Featured Resources

Using Developmental Science to Transform Children’s Early School Experiences report cover

Reviews four foundations for young children's development that appear to underlie children's competence and predict success in school from Prekindergarten through Third Grade: self-regulation, representation, memory, and attachment.

Kelly Maxwell, Sharon Ritchie, Sue Bredekamp, and Tracy Zimmerman
Thumbnail image - Using Data for R2 Accountability and Improvement

Reviews four key categories of data collected in early childhood settings, clarifies the information each provides, and illustrates how the data are meant to be used to improve practice and quality.

Nonie K. Lesaux, Stephanie Jones, Julie Russ Harris, Robin L. Kane
Social-emotional Development in Early Childhood: What Every Policymaker Should Know cover page

Outlines the risks faced by young children with social, emotional, and behavioral problems, as well as barriers to eligibility, access to services, and service utilization. The authors conclude by recommending policy improvements needed by young children and their families. 

Janice L. Cooper, Rachel Masi, Jessica Vick
School-Family Partnership Strategies to Enhance Children's Social, Emotional, and Academic Growth coverpage

Provides educators with an overview of social and emotional learning (SEL) and school-family partnerships (SFPs), a discussion of the important relationship of SFPs and SEL, and strategies to promote children's social, emotional, and academic development using school-family partnerships.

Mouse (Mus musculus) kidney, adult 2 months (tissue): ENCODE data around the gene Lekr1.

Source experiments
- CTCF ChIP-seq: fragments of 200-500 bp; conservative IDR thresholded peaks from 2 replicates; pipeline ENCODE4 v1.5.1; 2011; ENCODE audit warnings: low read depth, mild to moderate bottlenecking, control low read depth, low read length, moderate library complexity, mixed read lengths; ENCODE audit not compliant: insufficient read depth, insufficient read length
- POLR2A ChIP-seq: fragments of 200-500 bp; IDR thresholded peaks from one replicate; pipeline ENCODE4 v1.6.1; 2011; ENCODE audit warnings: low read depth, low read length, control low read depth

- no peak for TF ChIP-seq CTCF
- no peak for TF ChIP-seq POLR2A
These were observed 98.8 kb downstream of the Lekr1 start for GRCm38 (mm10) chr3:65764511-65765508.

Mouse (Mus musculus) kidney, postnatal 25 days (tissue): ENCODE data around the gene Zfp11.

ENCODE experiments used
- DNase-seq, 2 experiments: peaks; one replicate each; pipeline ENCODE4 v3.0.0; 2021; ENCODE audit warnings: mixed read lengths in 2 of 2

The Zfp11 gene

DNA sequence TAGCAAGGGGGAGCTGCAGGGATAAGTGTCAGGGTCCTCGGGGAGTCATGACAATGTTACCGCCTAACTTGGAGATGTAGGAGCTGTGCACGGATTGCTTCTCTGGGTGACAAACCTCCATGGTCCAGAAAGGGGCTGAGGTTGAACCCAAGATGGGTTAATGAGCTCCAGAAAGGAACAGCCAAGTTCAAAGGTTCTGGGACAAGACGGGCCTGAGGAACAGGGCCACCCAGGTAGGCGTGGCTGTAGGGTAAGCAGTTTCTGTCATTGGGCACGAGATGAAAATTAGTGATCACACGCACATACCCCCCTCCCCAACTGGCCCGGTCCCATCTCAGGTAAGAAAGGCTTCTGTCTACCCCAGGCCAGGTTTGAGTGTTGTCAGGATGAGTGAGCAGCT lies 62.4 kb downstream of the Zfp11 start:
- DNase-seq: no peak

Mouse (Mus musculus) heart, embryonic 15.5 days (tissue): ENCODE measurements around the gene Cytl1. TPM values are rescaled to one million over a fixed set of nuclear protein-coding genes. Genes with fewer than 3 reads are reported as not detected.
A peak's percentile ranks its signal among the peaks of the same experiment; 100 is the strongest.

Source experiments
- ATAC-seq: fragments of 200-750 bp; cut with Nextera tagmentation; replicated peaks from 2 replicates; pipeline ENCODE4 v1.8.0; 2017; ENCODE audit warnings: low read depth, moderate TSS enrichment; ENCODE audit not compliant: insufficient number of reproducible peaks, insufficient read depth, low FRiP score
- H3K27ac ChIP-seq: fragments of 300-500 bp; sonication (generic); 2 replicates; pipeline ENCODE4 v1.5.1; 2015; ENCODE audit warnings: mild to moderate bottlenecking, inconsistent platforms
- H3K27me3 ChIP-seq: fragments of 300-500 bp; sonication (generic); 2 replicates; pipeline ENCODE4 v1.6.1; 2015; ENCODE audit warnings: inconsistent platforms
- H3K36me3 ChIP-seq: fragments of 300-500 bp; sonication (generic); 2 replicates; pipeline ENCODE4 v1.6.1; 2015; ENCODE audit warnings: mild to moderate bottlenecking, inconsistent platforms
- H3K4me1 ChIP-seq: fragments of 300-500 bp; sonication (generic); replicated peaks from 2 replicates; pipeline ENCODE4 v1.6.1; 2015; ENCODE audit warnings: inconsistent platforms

Thumbnail cover - Four Important Things to Know About the Transition to School

Defines transition as a process—not just a one-time event—that begins during children’s preschool years and continues into and through 3rd grade. This transition is also a time when children begin to take part in an increasing number of learning settings, both in and out of school. The article highlights four important things research indicates about the transition to school,  equity issues, smooth transitions to school, the role of families, and partnerships among families, schools and communities.

Margaret Caspe, M.Elena Lopez, Chalatwan Chattrabhuti
Developmentally Appropriate Practice in Early Childhood Programs Serving Children from Birth through Age 8 report cover

Outlines position statement of the National Association for the Education of Young Children. Includes literature, guidelines, and recommendations for creating developmentally appropriate practices targeted to this age group.

Thumbnail cover image - Addressing Basic Needs Security in Higher Education: An Introduction to Three Evaluations of Supports for Food and Housing at Community Colleges

Evaluates three new promising approaches to addressing food and housing insecurity. All three programs were developed by community colleges and their partners based on their local needs, resources, and opportunities. 

Sara Goldrick-Rab, Katharine M. Broton, & Daphne C. Hernandez